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Discussion Starter · #1 ·
I'm buying a house and while fixing what we thought was a couple broken elbows, we found out that there is at least one broken pipe behind the cabinets. To get to it, we will have to pull out all of the handmade cabinetry which seems to be impossible without destroying it. We would also have to remove a bunch of tile from the walls. This pipe is on an outside wall... It seems to me that it would be easier to pull the siding off the back of the house and get access that way... is that even an option? Which would be easier? If this house wasn't such an amazing buy, I wouldn't even deal with it. But it is, so here I am.
 

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If the only way you can get to them is by removing the cabinets, then that is what you will have to do. There is no easy way if the problem lies where you are stating that it is.

Is this a bank owned Foreclosure?
 

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Discussion Starter · #3 ·
It is a foreclosure, being sold as is... it's been empty for a long time. All the pipes we already fixed are pvc, so I'm assuming they froze at some point... we've already put $1000 into this house just to get it "up to code" with little things here and there. They want the water on to complete the appraisal but I just don't think it's possible without pulling out the whole kitchen, which I have no problem doing AFTER it's ours. Lord knows it's going to take more than a day to put back together. But you don't think it would be easier to just pop the siding off outside?
 

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You could just pull PEX. But first the old Copper has to come out.

If you can get to the screws that hold the cabinet to the wall for the Sink Base. That may be the best route.

Personally I would take advantage of a clean slate and put in all new cabinets and counters.
 

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Discussion Starter · #7 ·
You're probably right. I think we're just going to replace all the water lines before we move in. I just don't understand how there are so many leaks! I mean, someone had to live there before... maybe that's why they have it back to the bank... however. All the water, kitchen and bathrooms are all pretty centrally located, so I don't think it'll be too bad.
 

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A "Handy Husband"
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Unless you have an unusual situation. I see no reason you could not remove siding and sheathing to access pipes. Show us a picture of the outside wall in that area. What is the exterior siding?
 
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Other option

It is a foreclosure, being sold as is... it's been empty for a long time. All the pipes we already fixed are pvc, so I'm assuming they froze at some point... we've already put $1000 into this house just to get it "up to code" with little things here and there. They want the water on to complete the appraisal but I just don't think it's possible without pulling out the whole kitchen, which I have no problem doing AFTER it's ours. Lord knows it's going to take more than a day to put back together. But you don't think it would be easier to just pop the siding off outside?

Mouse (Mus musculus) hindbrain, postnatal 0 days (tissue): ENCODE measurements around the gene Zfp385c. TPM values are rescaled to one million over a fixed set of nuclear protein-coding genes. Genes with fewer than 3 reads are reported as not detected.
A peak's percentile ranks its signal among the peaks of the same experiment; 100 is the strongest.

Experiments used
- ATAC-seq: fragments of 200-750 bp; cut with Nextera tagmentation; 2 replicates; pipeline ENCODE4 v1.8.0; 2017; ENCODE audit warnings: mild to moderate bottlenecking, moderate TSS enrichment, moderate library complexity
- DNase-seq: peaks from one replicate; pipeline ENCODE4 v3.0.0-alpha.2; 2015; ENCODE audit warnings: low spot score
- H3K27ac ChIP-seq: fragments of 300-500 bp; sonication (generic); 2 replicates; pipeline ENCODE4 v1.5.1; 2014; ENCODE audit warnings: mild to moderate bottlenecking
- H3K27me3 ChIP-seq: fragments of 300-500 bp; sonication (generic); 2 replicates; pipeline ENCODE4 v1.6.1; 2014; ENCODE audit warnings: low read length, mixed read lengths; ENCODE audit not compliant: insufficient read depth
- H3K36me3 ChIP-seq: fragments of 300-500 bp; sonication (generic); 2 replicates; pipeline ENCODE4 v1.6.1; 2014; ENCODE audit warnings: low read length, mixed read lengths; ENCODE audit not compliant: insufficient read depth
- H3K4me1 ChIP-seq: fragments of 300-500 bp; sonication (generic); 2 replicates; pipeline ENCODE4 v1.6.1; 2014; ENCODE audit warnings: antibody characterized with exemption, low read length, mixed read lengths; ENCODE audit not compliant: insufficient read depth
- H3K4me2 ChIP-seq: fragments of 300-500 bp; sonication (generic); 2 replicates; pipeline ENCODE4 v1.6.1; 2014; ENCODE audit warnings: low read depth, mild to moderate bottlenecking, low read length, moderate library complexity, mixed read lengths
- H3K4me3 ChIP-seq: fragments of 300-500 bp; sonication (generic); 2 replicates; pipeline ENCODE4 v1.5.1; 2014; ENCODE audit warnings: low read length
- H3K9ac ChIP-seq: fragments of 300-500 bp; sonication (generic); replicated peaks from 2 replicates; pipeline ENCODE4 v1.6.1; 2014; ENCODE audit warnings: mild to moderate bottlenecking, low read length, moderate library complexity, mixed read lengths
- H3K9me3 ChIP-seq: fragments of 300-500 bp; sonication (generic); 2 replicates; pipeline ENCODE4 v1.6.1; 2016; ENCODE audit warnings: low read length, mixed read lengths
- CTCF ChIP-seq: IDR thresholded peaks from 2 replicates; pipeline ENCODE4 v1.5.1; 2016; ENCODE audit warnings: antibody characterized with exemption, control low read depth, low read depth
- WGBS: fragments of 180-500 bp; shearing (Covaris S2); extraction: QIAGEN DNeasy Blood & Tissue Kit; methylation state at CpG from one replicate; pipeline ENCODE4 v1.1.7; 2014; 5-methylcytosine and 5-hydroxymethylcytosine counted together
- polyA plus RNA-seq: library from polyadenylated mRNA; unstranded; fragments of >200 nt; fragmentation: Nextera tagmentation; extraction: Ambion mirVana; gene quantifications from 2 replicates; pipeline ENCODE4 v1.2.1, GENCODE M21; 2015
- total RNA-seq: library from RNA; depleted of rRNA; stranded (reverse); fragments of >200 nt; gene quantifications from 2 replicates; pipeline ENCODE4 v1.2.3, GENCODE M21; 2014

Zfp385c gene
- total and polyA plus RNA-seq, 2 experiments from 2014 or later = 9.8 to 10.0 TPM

Another possible option depending on the layout of the house: Route new piping a different way, like through the floor into the sink, hopefully without tearing out cabinets. Repipe to everything that those pipes supplied.

Also, keep in mind that if it's too old, sewer line may need to be redone at some point soon. Might be worth getting it scoped.
 

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Discussion Starter · #11 ·
It is a foreclosure, being sold as is... it's been empty for a long time. All the pipes we already fixed are pvc, so I'm assuming they froze at some point... we've already put $1000 into this house just to get it "up to code" with little things here and there. They want the water on to complete the appraisal but I just don't think it's possible without pulling out the whole kitchen, which I have no problem doing AFTER it's ours. Lord knows it's going to take more than a day to put back together. But you don't think it would be easier to just pop the siding off outside?
Another possible option depending on the layout of the house: Route new piping a different way, like through the floor into the sink, hopefully without tearing out cabinets. Repipe to everything that those pipes supplied.

Also, keep in mind that if it's too old, sewer line may need to be redone at some point soon. Might be worth getting it scoped.
We talked about it this morning, I think that's exactly what we're going to do. It seems like there is too much piping in there already. I don't know what they were trying to do but looking at it, it could have been done with about half the material they used! So we're just going to run new pipe that's accessible from inside the cabinets. And I've thought about the sewer line, that scares the hell out of me too...
 

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A "Handy Husband"
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With vinyl siding working from the outside is a piece if cake. I did exactly that to lower my drain trap arm for a new sink.
 
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